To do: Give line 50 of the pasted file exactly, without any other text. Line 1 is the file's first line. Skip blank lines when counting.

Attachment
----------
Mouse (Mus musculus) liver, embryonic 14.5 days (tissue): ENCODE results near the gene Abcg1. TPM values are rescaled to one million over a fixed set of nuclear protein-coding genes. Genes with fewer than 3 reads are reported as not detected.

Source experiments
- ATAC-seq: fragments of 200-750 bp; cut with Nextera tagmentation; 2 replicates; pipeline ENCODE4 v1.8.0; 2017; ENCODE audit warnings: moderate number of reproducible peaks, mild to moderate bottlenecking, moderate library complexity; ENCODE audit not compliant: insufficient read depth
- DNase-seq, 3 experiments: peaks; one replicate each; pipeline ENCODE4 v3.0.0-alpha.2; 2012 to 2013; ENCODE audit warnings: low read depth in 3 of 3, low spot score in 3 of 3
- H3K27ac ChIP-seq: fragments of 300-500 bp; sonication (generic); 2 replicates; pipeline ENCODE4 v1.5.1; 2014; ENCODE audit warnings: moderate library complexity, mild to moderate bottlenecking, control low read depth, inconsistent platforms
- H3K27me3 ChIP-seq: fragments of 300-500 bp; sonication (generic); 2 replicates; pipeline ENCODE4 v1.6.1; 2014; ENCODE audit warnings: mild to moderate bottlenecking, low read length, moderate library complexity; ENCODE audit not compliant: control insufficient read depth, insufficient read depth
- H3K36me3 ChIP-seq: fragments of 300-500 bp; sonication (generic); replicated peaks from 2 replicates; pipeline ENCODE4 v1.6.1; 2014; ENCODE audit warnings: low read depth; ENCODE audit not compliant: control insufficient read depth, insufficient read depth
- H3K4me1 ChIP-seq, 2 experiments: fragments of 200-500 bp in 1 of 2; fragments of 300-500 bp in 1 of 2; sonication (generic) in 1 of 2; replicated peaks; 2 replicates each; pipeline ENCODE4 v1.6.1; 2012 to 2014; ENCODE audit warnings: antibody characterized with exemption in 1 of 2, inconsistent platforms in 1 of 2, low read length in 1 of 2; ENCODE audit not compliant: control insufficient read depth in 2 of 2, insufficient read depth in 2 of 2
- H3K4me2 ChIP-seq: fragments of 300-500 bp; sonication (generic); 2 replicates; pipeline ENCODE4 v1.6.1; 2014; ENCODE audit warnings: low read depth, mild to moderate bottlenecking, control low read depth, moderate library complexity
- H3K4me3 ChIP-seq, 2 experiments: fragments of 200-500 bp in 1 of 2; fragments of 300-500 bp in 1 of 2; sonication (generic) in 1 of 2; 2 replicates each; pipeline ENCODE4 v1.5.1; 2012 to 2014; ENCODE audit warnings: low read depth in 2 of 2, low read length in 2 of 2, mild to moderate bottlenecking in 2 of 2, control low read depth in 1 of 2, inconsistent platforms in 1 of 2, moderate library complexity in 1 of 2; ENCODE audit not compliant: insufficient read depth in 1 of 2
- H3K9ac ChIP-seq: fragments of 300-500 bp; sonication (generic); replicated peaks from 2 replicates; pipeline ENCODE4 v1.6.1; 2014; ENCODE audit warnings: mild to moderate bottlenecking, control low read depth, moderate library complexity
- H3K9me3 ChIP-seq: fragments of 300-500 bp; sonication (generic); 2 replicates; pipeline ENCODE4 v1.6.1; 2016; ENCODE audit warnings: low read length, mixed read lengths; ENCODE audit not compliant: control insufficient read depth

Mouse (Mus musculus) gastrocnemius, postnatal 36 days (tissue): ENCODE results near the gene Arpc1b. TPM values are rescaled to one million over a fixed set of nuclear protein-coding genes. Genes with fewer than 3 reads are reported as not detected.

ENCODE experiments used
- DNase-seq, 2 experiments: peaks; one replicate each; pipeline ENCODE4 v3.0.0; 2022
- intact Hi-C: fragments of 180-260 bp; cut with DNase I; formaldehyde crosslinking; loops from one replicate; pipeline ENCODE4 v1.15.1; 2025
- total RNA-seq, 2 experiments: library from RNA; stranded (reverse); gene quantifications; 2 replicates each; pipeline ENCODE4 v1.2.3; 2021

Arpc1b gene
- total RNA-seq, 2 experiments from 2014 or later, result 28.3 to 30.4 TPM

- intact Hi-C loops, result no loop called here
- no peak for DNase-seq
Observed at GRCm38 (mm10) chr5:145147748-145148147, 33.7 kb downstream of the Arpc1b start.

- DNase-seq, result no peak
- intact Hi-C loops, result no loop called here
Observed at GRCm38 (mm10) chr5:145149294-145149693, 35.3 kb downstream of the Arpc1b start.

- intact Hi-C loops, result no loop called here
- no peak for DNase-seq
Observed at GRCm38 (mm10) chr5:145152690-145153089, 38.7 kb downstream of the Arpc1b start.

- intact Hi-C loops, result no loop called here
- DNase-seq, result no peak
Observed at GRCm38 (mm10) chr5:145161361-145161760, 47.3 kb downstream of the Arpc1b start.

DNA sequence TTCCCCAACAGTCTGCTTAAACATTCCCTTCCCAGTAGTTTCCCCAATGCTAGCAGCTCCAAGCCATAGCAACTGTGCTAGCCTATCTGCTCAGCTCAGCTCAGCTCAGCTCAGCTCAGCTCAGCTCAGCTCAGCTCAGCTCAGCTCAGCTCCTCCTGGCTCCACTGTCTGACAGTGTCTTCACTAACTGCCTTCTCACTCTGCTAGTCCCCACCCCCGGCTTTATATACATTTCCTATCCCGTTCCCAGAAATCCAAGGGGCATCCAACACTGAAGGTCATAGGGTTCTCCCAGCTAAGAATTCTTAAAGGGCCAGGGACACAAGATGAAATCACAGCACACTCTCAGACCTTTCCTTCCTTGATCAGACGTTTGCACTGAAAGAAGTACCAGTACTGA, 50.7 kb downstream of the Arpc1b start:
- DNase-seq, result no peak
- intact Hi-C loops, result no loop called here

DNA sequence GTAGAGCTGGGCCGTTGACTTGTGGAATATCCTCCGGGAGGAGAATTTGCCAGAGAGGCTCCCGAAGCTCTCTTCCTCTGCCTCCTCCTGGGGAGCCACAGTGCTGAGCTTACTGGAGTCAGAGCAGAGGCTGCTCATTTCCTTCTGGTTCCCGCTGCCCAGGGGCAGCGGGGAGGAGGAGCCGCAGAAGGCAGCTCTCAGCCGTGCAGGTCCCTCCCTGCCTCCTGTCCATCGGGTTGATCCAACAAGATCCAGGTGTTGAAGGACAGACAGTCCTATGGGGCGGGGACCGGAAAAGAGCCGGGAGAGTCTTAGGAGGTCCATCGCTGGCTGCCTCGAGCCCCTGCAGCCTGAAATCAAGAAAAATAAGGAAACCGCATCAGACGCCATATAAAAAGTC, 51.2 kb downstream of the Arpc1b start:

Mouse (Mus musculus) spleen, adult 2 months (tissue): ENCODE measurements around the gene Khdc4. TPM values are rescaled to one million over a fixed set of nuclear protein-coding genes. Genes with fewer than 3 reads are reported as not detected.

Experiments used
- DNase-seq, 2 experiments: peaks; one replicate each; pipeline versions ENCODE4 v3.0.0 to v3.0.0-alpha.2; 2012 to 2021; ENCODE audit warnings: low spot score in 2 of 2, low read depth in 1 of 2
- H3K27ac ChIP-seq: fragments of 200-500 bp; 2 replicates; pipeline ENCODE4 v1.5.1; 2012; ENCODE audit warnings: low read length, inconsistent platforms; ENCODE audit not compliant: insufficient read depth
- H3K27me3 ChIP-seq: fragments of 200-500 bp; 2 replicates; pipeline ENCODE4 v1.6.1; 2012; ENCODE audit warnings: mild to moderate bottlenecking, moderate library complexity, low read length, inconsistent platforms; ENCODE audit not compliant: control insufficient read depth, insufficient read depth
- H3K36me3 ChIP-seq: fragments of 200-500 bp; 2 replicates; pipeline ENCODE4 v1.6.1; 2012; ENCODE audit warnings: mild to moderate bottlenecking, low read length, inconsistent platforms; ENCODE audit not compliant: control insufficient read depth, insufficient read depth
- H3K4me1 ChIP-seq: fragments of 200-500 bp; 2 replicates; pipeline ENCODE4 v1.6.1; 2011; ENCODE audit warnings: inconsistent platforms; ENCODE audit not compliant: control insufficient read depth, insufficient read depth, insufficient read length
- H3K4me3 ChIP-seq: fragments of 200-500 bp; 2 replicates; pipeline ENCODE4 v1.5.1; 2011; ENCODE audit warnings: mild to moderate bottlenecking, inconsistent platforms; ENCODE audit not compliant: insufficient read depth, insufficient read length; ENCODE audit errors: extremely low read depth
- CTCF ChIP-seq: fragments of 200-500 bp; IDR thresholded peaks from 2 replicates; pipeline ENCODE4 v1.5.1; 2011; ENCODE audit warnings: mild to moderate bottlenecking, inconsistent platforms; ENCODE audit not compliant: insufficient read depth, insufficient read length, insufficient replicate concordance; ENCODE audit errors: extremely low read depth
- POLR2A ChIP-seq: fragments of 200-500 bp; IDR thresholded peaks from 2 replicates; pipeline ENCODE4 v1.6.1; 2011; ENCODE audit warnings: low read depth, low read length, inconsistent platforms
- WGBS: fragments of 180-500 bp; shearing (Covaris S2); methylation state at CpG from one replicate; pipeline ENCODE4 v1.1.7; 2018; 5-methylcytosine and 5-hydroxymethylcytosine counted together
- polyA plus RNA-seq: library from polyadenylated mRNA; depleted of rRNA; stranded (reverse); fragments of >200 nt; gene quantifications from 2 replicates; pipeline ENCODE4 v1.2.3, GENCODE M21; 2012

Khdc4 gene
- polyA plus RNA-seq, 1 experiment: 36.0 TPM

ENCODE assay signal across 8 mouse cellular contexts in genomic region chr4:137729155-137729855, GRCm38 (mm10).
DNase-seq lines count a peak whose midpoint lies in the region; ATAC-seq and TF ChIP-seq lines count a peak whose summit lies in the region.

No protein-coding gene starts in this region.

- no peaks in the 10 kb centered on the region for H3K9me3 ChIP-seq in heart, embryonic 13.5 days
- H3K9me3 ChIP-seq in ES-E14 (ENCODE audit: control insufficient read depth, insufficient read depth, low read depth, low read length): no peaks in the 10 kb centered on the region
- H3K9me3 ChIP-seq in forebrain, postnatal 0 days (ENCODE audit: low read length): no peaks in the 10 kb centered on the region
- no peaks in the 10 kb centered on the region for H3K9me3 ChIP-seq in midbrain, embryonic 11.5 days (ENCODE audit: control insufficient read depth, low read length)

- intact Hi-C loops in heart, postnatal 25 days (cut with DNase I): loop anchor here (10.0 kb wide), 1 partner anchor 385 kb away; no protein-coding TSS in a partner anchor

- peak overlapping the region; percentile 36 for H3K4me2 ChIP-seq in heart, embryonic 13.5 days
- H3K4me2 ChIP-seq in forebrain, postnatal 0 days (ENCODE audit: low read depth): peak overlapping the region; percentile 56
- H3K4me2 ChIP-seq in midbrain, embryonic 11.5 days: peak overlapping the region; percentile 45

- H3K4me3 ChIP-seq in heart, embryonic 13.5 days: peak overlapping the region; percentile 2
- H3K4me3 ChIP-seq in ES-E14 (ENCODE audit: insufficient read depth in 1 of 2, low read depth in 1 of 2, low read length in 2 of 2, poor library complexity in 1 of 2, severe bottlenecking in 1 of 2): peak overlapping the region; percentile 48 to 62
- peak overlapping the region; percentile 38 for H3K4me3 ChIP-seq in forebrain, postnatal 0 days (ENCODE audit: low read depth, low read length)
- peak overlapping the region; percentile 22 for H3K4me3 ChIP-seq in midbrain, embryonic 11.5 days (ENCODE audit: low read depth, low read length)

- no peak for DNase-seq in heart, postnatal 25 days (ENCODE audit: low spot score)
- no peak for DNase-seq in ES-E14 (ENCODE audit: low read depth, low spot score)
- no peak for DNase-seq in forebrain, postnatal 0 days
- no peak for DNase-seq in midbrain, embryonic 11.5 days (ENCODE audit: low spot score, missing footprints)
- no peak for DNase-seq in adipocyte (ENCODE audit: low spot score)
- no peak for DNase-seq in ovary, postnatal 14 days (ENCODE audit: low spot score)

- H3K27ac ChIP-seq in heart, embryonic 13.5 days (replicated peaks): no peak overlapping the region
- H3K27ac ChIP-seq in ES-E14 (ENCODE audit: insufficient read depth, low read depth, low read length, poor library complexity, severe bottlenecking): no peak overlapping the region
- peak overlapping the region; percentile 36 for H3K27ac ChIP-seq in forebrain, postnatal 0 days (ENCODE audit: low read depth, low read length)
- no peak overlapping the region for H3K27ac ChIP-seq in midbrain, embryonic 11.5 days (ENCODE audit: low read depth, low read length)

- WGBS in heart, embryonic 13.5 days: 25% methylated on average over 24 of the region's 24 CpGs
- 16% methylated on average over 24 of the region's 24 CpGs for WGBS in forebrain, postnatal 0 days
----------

ENCODE assay signal across 8 mouse cellular contexts in genomic region chr4:137729155-137729855, GRCm38 (mm10).